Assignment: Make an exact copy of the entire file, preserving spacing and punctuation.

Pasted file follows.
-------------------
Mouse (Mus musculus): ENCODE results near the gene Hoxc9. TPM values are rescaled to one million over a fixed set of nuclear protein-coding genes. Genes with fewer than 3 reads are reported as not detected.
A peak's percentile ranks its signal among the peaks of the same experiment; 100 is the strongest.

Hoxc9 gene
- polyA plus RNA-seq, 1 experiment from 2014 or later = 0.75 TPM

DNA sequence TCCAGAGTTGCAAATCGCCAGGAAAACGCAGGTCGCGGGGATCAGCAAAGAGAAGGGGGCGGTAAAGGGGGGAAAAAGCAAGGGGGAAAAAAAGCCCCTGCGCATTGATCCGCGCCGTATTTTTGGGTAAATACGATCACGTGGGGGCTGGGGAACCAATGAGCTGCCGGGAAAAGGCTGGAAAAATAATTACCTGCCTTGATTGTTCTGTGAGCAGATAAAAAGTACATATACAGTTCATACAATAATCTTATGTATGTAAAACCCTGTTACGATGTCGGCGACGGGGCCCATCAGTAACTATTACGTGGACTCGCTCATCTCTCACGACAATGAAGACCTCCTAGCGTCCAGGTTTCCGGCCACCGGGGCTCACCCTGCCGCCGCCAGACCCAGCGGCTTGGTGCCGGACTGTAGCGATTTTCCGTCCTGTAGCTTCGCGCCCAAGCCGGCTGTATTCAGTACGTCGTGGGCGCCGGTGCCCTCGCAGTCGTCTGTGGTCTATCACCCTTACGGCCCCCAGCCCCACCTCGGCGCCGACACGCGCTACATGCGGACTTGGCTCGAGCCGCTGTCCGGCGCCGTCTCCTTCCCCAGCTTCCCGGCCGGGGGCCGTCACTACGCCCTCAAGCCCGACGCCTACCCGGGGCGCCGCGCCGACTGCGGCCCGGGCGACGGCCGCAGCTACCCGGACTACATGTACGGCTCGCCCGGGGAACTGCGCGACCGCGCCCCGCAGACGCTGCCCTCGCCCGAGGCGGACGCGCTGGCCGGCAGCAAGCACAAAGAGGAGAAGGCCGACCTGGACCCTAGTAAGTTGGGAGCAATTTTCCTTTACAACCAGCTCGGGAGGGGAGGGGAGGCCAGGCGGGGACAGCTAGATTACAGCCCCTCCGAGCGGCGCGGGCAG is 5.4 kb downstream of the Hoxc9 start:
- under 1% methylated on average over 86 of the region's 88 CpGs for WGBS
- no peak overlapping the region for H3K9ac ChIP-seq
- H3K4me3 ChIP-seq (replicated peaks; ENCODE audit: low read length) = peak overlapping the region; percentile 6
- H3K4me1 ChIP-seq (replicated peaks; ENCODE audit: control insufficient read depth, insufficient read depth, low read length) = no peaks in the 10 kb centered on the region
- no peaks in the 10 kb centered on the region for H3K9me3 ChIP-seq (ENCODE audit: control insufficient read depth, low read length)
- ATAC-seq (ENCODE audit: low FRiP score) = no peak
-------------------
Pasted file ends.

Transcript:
Mouse (Mus musculus): ENCODE results near the gene Hoxc9. TPM values are rescaled to one million over a fixed set of nuclear protein-coding genes. Genes with fewer than 3 reads are reported as not detected.
A peak's percentile ranks its signal among the peaks of the same experiment; 100 is the strongest.

Hoxc9 gene
- polyA plus RNA-seq, 1 experiment from 2014 or later = 0.75 TPM

DNA sequence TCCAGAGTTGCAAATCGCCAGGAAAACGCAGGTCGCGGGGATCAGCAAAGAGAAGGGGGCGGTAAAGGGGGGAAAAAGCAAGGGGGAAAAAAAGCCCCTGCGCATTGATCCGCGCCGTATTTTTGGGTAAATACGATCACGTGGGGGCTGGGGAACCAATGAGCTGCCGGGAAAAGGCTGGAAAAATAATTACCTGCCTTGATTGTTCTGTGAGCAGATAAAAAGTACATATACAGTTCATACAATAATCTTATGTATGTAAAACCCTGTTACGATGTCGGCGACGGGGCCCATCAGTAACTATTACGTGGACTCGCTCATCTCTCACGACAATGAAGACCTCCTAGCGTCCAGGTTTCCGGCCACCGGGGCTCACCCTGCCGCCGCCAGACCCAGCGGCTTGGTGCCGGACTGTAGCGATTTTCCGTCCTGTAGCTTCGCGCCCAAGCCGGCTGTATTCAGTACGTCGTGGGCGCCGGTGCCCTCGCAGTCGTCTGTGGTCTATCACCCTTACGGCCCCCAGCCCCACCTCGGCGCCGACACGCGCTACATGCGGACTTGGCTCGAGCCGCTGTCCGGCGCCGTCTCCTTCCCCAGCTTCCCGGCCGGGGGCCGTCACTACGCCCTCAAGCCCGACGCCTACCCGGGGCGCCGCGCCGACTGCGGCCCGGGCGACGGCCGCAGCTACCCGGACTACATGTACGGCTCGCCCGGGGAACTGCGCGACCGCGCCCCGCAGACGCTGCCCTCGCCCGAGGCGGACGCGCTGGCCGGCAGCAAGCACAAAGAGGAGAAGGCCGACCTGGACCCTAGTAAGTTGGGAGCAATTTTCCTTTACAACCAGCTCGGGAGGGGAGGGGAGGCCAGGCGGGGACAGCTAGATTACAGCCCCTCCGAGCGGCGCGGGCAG is 5.4 kb downstream of the Hoxc9 start:
- under 1% methylated on average over 86 of the region's 88 CpGs for WGBS
- no peak overlapping the region for H3K9ac ChIP-seq
- H3K4me3 ChIP-seq (replicated peaks; ENCODE audit: low read length) = peak overlapping the region; percentile 6
- H3K4me1 ChIP-seq (replicated peaks; ENCODE audit: control insufficient read depth, insufficient read depth, low read length) = no peaks in the 10 kb centered on the region
- no peaks in the 10 kb centered on the region for H3K9me3 ChIP-seq (ENCODE audit: control insufficient read depth, low read length)
- ATAC-seq (ENCODE audit: low FRiP score) = no peak